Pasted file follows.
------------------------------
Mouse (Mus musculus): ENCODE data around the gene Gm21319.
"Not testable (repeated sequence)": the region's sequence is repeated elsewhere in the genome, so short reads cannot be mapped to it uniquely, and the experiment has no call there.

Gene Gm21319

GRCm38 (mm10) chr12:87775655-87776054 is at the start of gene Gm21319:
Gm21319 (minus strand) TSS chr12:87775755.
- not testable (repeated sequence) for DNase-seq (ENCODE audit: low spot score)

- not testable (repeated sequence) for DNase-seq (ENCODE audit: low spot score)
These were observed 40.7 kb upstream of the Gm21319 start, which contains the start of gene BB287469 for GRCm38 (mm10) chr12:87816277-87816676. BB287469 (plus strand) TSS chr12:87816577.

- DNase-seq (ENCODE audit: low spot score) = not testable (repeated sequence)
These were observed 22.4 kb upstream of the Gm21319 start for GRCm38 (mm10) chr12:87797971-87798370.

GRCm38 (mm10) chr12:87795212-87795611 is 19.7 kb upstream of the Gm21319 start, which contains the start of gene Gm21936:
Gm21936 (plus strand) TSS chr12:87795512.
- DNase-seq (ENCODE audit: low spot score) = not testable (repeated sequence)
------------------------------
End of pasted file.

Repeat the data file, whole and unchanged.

Mouse (Mus musculus): ENCODE data around the gene Gm21319.
"Not testable (repeated sequence)": the region's sequence is repeated elsewhere in the genome, so short reads cannot be mapped to it uniquely, and the experiment has no call there.

Gene Gm21319

GRCm38 (mm10) chr12:87775655-87776054 is at the start of gene Gm21319:
Gm21319 (minus strand) TSS chr12:87775755.
- not testable (repeated sequence) for DNase-seq (ENCODE audit: low spot score)

- not testable (repeated sequence) for DNase-seq (ENCODE audit: low spot score)
These were observed 40.7 kb upstream of the Gm21319 start, which contains the start of gene BB287469 for GRCm38 (mm10) chr12:87816277-87816676. BB287469 (plus strand) TSS chr12:87816577.

- DNase-seq (ENCODE audit: low spot score) = not testable (repeated sequence)
These were observed 22.4 kb upstream of the Gm21319 start for GRCm38 (mm10) chr12:87797971-87798370.

GRCm38 (mm10) chr12:87795212-87795611 is 19.7 kb upstream of the Gm21319 start, which contains the start of gene Gm21936:
Gm21936 (plus strand) TSS chr12:87795512.
- DNase-seq (ENCODE audit: low spot score) = not testable (repeated sequence)